“Perhaps a molecule that is part of me may have once dwelled in an astronaut who has been to the moon."
SSDA: Where do you find time to write while helping with Short Story Day Africa and other commitments?
TIAH: Ah, the old, 'I've always wanted to write a book but haven't found the time.' In Rachel Cusk's novel, Outline, there is a brilliant retort to this: 'You never hear someone say they wanted to have an affair but they couldn't find the time, do you?'
That said, I do find it difficult to create new content when there is a lot of noise. It obscures the voices in my head. I have tried writing when the kids are home and, thus far, everything I've produced in those attempts has been rubbish. Consequently, I usually write in the mornings, after the children have been dropped off at school.
The work for Short Story Day Africa, however, fits into writing breaks, in-between the children's afternoon activities and down time on the weekends. A lot of my other work involves reading, which I can do wherever I go and in the evenings. However, I am constantly reassessing how I can use my time more effectively.
SSDA: There are a lot of writer stereotypes: the drunk, the chain smoker, the cat owner and the procrastinator, to name a few. Do any writer stereotypes bother you?
TIAH: I'm not sure bothered is the right word. I do find it odd, though, how persistent the belief is that writers can only succeeded if they are alone. Can practically hear David Attenborough narrating the stereotype: Here we see our writer living strictly for the muse – no children or commitment to a spouse, while creating his masterpiece in sealed pod of solitude, using only a typewriter.
Yes, I could write faster if I had a week each month with no other distractions. But writers write about life. You learn about life by living it. Much living is accomplished while parenting. So yes, I suppose I am rather tired of seeing women writers get asked if they can still write if they have a child, or if it is possible to write with more than one child or… Carol Shields had five. Then again, she published her first book after the age of 40. Think of what a treasure readers would have missed if the world had been preoccupied with only young writers.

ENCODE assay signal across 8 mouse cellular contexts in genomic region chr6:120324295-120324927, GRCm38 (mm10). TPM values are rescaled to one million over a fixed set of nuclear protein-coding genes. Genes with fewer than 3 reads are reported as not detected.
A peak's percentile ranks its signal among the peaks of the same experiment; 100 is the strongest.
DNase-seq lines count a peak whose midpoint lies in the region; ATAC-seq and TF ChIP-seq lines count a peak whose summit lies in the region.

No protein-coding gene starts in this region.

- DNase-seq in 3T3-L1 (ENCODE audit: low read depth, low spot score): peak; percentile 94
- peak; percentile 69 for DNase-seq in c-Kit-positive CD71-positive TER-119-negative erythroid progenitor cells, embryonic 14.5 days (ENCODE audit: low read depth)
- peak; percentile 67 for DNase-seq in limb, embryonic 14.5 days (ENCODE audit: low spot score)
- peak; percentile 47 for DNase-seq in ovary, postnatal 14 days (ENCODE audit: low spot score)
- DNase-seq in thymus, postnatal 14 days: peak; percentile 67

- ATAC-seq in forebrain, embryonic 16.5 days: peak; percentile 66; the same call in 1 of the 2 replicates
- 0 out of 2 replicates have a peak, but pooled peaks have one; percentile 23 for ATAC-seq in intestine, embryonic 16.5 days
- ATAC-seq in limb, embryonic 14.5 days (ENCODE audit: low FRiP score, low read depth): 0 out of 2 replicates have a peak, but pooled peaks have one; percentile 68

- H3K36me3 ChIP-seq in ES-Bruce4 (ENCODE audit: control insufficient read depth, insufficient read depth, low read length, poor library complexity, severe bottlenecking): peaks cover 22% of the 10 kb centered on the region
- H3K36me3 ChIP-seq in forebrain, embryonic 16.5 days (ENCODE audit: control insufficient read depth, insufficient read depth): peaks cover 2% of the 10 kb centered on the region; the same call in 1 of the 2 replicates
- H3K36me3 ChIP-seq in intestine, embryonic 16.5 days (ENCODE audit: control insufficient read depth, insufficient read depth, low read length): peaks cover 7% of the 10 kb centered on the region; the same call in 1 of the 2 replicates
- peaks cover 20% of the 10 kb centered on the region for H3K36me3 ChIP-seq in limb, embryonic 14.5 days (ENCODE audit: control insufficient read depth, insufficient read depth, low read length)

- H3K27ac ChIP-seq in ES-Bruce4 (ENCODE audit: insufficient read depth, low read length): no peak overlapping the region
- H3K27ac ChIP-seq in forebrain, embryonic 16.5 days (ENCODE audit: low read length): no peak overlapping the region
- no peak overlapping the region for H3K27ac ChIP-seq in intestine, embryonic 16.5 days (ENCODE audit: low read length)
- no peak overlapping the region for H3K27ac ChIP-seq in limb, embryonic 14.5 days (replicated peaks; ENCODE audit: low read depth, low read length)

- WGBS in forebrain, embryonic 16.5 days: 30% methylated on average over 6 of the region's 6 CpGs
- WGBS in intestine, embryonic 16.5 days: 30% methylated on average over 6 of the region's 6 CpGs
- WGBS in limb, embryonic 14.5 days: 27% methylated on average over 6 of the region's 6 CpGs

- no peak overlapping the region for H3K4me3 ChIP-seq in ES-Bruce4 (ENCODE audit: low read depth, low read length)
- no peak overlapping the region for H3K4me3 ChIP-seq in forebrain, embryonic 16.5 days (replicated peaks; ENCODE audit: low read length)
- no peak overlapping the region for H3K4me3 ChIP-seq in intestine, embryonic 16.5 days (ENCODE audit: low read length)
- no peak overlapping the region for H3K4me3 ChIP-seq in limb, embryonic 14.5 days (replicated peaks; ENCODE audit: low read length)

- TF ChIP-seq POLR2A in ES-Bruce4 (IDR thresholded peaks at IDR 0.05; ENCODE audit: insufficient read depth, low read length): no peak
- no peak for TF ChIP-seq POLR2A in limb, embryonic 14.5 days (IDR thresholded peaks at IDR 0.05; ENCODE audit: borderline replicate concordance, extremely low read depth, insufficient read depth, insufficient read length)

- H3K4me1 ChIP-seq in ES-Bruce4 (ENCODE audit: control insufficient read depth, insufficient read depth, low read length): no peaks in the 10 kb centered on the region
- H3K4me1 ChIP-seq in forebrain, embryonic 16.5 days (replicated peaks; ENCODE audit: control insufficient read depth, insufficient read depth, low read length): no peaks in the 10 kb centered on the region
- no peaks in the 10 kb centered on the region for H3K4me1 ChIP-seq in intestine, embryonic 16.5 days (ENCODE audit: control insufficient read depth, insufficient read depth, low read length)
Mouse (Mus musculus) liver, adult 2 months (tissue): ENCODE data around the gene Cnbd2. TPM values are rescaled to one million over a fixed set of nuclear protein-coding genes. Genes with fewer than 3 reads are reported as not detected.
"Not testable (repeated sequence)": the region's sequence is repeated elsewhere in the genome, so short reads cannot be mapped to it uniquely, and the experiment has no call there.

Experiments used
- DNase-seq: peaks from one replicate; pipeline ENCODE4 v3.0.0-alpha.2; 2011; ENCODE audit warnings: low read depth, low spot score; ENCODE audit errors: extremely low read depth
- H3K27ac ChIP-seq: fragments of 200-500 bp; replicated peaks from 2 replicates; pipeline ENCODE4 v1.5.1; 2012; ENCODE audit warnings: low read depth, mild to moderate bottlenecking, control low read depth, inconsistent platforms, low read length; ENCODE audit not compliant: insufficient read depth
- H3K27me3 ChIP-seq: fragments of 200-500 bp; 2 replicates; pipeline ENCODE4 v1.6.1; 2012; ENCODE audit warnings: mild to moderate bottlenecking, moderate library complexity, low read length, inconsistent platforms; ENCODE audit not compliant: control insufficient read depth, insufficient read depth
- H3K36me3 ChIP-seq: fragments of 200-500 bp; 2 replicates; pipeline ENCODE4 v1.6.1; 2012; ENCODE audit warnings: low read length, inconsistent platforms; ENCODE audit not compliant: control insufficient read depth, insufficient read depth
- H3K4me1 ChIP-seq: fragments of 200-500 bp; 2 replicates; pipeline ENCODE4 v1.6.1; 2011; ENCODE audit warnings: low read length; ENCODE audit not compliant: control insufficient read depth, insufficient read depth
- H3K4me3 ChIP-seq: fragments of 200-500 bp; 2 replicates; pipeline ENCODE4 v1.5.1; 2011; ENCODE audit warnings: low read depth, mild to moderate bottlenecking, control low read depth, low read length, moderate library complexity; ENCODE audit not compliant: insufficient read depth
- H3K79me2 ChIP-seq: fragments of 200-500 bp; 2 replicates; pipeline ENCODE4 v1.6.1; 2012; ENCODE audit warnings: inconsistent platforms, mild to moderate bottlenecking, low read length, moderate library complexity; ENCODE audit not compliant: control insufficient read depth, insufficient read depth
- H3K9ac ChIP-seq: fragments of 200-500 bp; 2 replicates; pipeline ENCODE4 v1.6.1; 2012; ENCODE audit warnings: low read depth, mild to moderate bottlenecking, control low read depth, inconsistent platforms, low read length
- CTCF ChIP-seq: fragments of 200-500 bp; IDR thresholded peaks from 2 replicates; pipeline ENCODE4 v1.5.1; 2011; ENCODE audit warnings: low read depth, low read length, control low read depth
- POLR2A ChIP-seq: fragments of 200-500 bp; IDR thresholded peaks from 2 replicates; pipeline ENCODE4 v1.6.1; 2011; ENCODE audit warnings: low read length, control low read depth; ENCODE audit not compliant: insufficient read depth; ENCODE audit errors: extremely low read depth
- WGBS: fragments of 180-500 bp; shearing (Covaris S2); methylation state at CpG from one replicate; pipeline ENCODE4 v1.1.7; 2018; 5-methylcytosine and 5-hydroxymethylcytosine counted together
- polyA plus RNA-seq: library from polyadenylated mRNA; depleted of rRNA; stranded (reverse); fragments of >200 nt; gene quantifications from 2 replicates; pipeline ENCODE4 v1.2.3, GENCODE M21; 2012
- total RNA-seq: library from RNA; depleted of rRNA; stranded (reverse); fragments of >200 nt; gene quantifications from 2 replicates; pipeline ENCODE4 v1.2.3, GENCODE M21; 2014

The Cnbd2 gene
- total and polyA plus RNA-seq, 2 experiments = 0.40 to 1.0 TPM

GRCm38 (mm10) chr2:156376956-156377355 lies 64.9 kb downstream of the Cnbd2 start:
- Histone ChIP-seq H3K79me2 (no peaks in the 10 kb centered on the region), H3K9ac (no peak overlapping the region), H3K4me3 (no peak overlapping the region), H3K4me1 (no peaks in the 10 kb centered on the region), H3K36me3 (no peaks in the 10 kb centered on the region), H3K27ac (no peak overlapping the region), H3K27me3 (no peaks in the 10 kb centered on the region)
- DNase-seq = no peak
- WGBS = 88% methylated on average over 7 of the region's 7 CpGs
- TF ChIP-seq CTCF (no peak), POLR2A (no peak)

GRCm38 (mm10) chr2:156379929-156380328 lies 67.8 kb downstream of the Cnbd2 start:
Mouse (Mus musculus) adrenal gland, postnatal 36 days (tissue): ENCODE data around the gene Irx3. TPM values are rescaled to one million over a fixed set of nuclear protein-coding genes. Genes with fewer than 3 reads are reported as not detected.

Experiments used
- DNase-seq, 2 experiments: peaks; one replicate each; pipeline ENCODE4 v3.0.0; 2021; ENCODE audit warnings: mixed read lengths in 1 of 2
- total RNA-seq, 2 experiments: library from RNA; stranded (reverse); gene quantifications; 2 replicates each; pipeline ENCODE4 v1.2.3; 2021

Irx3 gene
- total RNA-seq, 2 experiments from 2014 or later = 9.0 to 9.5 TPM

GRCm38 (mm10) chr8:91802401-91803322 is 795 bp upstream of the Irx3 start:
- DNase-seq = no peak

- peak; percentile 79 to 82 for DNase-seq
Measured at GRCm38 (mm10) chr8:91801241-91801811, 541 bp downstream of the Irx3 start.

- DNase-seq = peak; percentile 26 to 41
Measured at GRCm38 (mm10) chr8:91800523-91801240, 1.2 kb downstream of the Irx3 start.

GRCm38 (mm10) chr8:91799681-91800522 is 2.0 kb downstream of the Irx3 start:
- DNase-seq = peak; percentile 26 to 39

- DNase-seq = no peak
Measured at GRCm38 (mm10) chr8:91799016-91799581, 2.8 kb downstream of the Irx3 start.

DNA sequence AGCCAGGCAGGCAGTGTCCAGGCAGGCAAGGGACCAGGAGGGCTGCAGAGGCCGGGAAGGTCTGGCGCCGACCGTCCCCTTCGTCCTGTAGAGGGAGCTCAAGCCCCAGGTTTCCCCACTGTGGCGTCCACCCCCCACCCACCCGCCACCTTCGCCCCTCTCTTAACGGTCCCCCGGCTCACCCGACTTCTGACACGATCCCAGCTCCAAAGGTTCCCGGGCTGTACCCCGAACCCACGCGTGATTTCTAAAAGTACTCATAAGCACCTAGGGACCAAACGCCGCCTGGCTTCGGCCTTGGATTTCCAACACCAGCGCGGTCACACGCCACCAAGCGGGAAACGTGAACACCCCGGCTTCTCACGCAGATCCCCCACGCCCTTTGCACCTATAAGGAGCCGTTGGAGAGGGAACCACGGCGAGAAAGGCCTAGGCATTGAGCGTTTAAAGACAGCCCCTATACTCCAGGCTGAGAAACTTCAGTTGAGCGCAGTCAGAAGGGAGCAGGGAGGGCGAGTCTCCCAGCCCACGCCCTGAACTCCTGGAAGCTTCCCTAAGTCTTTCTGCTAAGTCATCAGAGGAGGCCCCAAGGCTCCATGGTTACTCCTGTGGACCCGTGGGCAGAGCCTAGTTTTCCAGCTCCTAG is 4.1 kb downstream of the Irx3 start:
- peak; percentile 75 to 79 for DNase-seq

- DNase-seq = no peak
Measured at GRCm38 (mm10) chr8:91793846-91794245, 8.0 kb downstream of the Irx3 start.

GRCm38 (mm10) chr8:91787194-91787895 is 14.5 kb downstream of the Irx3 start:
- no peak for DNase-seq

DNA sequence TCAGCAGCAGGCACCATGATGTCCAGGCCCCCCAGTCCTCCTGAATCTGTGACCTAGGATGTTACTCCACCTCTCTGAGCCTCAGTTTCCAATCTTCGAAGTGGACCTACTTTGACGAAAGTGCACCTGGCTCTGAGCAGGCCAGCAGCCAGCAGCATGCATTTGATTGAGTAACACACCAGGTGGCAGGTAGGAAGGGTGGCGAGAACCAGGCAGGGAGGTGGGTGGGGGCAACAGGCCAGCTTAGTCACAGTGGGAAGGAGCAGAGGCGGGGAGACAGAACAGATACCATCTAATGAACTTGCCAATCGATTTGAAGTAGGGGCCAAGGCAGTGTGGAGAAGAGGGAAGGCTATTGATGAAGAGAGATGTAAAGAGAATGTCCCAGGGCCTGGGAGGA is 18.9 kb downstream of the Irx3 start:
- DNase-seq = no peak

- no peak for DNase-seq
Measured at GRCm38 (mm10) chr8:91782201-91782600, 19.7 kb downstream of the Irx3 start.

SSDA: Water is the theme for the 2015 Short Story Day Africa Prize. Water also plays a major role in your latest novel, This Day. What is so interesting about H2O?
TIAH: My grandfather, who taught science at The University of Portland, had me peering through a microscope before I could read. There are entire worlds inside a single drop. Water is fascinating. It is essential for life, yet it can kill. It feels so soft, yet can be powerful enough to move cars and destroy homes. Depending on age, humans are between 65 to 80 percent water. Perhaps a molecule that is part of me may have once dwelled in an astronaut who has been to the moon.
SSDA: What question did you think people would ask about This Day, but haven't?
TIAH: The hammock sex. When I wrote that scene I was convinced people would ask if that was taken out of my life and / or if my children had been conceived in a hammock. This is because after my first novel I was routinely asked if I drew on my own experience with pregnancy and motherhood – overlooking the fact that I wrote it before I'd ever been pregnant or a mother.
However, some readers of This Day have asked my mother-in-law (who is alive!) if she planted hydrangeas in my garden / if she did awful things to my garden / if she has strong opinions on hydrangeas. The truth is, my mother-in-law is a fantastic gardener and has not planted a hydrangea in our garden or her own. But, once-upon-a-time, I read an amusing debate on hydrangeas where gardeners had passionate and decisive opinions on the plant. Such are the odd tidbits that stick in my brain.
SSDA: What tip would give an aspiring writer?
TIAH: Thank the people who help you. No writer gets anywhere on her own. I had one person thank me with twelve bottles of wine. Now, that is a rather grand gesture (I was thrilled). But at the very least, write an email saying how much you appreciated the person's time. It's networking, with manners.
Tiah Beautement is an American-Brit living on Garden Route with her South African husband, kids, dogs and a flock of chickens. In between her own writing and work, she helps run the Short Story Day Africa project. This Day (Modjaji Books 2014) is her second novel. This Day is long-listed for the Sunday Times Barry Ronge Fiction Prize.